Posted by: Kathy Temean | February 4, 2015

School and Library Market – Tracey Baptiste

traceybaptisteHeadshot 1-smallToday I am very happy to introduce you to Tracey Baptiste. Not only is she an author, but also an editor. Her first YA Novel, Angel Grace, which I read and loved, was picked as one of the 100 best books for reading and sharing by NYC librarians. She is also the author of several nonfiction titles for various school and library publishers.

This April she has a new book coming out, titled THE JUMBIES, a creepy middle grade novel published by Algonquin Young Readers. You can Pre-order on Amazon.

On top of all that she is also a YA and Britannica editor at Rosen Publishing. Click here for Rosen Publishing book topics.

Do you have a non-fiction book or topic that you think Rosen Publishing would find interesting? Until the end of February, Tracey can be contacted with writing samples at Please write “Query from Kathy’s Blog” in the subject line.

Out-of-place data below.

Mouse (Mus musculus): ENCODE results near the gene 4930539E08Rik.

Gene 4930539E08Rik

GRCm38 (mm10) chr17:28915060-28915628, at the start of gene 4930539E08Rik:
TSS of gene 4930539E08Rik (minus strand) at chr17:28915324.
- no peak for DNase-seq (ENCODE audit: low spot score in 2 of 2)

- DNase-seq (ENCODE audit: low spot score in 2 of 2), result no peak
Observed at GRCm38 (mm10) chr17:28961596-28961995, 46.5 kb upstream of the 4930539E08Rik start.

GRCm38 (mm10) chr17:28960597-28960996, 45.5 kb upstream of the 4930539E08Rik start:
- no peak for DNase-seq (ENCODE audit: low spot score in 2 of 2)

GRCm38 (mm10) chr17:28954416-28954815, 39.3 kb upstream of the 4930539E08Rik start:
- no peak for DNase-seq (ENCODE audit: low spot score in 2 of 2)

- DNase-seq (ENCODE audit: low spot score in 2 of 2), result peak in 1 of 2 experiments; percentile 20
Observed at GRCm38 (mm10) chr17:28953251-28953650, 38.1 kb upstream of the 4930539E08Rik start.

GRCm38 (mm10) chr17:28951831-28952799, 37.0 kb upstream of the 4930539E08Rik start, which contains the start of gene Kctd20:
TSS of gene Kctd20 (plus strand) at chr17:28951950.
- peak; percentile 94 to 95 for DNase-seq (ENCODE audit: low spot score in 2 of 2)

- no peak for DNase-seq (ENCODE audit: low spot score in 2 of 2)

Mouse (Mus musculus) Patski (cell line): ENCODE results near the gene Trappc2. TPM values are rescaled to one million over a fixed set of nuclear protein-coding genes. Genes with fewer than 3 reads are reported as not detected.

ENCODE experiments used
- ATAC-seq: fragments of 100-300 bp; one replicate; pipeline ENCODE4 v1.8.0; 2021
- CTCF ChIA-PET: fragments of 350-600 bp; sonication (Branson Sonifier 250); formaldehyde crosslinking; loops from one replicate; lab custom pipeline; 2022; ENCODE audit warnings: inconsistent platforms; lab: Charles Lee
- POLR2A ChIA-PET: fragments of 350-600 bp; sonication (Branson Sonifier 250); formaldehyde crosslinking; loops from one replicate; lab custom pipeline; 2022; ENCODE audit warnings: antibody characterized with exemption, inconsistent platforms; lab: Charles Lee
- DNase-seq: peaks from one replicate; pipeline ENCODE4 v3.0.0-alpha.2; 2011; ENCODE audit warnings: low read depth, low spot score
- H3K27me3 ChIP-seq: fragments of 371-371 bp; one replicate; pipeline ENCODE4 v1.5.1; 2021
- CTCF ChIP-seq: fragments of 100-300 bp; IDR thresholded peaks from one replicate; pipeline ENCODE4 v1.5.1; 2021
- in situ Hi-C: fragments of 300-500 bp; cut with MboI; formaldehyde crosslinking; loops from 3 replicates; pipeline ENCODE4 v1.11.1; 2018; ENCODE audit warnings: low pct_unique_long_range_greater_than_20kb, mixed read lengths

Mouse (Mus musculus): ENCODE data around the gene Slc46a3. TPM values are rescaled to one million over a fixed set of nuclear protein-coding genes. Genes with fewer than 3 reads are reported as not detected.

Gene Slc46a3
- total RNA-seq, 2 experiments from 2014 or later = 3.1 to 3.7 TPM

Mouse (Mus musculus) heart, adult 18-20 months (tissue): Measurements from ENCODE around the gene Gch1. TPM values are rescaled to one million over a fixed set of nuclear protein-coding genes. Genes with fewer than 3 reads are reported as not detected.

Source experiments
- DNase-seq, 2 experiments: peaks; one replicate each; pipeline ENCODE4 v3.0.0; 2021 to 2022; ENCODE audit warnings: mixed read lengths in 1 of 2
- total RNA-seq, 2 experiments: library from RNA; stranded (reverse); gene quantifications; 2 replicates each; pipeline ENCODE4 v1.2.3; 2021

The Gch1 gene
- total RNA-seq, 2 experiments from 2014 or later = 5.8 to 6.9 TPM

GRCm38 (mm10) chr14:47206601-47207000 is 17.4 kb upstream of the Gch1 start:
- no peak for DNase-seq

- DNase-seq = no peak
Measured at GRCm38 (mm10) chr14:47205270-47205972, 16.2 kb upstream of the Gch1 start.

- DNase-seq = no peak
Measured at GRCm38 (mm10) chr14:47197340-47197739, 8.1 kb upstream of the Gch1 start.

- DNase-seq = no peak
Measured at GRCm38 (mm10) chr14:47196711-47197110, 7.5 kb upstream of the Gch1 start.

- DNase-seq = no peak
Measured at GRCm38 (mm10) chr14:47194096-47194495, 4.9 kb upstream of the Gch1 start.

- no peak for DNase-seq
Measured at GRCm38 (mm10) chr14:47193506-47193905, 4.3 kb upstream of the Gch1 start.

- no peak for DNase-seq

Jumbies cover smallThe School and Library Market

You’ve probably seen authors with dozens of books to their credit, and I bet you’re wondering how they could possibly accomplish such volume. Well, a lot of those writers are doing books for hire for the school and library market. These are the kinds of books I work on every day as an editor at Rosen Publishing.

What Is the School and Library Market?

In any library you will find slender, hardcover editions of nonfiction titles with topics like great scientists, how to handle bullies, and how to analyze argumentative writing. These titles are meant as independent reading for school-aged kids, from preschool through high school. Students use them for writing reports, and as pleasure reading. My son, who has a thing for vehicles, has been coming home with a new title in a series about military craft every week from his school library.

These school and library books are so called because they are sold almost exclusively to school and municipal libraries. That means kids find them readily available and can choose whatever titles they’re interested in. This can be especially helpful to readers who wish to pick up a self-help book such as one that deals with drug and alcohol abuse, sexually transmitted diseases, or mental health. Kids may find these topics hard to talk about, or may not have a trusted adult to help them through something they’re struggling with. Books like these are an excellent resource of fact-checked information in a format that is non-judgmental and private.